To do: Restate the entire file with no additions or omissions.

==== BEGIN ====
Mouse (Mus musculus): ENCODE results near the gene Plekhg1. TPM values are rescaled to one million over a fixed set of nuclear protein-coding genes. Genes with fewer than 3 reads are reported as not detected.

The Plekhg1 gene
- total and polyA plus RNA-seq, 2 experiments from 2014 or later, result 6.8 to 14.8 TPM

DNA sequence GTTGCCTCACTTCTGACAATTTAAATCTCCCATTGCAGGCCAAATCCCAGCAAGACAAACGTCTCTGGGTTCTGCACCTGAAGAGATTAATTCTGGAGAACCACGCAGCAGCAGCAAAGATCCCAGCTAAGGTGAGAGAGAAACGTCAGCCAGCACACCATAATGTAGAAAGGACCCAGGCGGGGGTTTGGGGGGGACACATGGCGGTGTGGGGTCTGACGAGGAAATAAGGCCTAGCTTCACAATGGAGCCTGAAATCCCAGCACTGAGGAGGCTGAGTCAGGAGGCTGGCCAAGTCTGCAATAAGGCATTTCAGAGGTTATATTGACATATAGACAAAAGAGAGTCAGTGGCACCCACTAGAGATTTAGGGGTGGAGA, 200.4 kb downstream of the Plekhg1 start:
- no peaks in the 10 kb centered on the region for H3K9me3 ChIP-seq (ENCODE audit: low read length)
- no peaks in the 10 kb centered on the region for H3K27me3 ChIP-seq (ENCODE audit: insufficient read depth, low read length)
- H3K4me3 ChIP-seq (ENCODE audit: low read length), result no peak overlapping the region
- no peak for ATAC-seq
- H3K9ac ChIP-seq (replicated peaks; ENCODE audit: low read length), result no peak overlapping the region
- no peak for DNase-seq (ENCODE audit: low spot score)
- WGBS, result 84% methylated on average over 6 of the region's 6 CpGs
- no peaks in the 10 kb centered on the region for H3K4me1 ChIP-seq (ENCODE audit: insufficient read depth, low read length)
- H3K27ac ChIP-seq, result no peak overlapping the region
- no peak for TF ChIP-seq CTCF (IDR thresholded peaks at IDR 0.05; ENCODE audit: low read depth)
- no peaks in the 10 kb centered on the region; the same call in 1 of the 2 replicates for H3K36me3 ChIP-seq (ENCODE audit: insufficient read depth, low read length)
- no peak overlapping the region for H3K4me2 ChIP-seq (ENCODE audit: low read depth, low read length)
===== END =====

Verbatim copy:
Mouse (Mus musculus): ENCODE results near the gene Plekhg1. TPM values are rescaled to one million over a fixed set of nuclear protein-coding genes. Genes with fewer than 3 reads are reported as not detected.

The Plekhg1 gene
- total and polyA plus RNA-seq, 2 experiments from 2014 or later, result 6.8 to 14.8 TPM

DNA sequence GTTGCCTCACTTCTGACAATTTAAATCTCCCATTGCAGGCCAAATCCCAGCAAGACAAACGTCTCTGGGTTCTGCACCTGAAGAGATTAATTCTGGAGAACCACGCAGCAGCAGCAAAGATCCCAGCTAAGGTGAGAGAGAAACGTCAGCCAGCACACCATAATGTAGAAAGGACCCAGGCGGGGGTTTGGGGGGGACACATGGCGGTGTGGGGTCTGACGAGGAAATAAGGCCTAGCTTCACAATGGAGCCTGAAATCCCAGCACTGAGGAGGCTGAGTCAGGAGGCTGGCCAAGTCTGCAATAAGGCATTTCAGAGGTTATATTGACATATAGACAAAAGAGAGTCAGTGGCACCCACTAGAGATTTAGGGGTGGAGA, 200.4 kb downstream of the Plekhg1 start:
- no peaks in the 10 kb centered on the region for H3K9me3 ChIP-seq (ENCODE audit: low read length)
- no peaks in the 10 kb centered on the region for H3K27me3 ChIP-seq (ENCODE audit: insufficient read depth, low read length)
- H3K4me3 ChIP-seq (ENCODE audit: low read length), result no peak overlapping the region
- no peak for ATAC-seq
- H3K9ac ChIP-seq (replicated peaks; ENCODE audit: low read length), result no peak overlapping the region
- no peak for DNase-seq (ENCODE audit: low spot score)
- WGBS, result 84% methylated on average over 6 of the region's 6 CpGs
- no peaks in the 10 kb centered on the region for H3K4me1 ChIP-seq (ENCODE audit: insufficient read depth, low read length)
- H3K27ac ChIP-seq, result no peak overlapping the region
- no peak for TF ChIP-seq CTCF (IDR thresholded peaks at IDR 0.05; ENCODE audit: low read depth)
- no peaks in the 10 kb centered on the region; the same call in 1 of the 2 replicates for H3K36me3 ChIP-seq (ENCODE audit: insufficient read depth, low read length)
- no peak overlapping the region for H3K4me2 ChIP-seq (ENCODE audit: low read depth, low read length)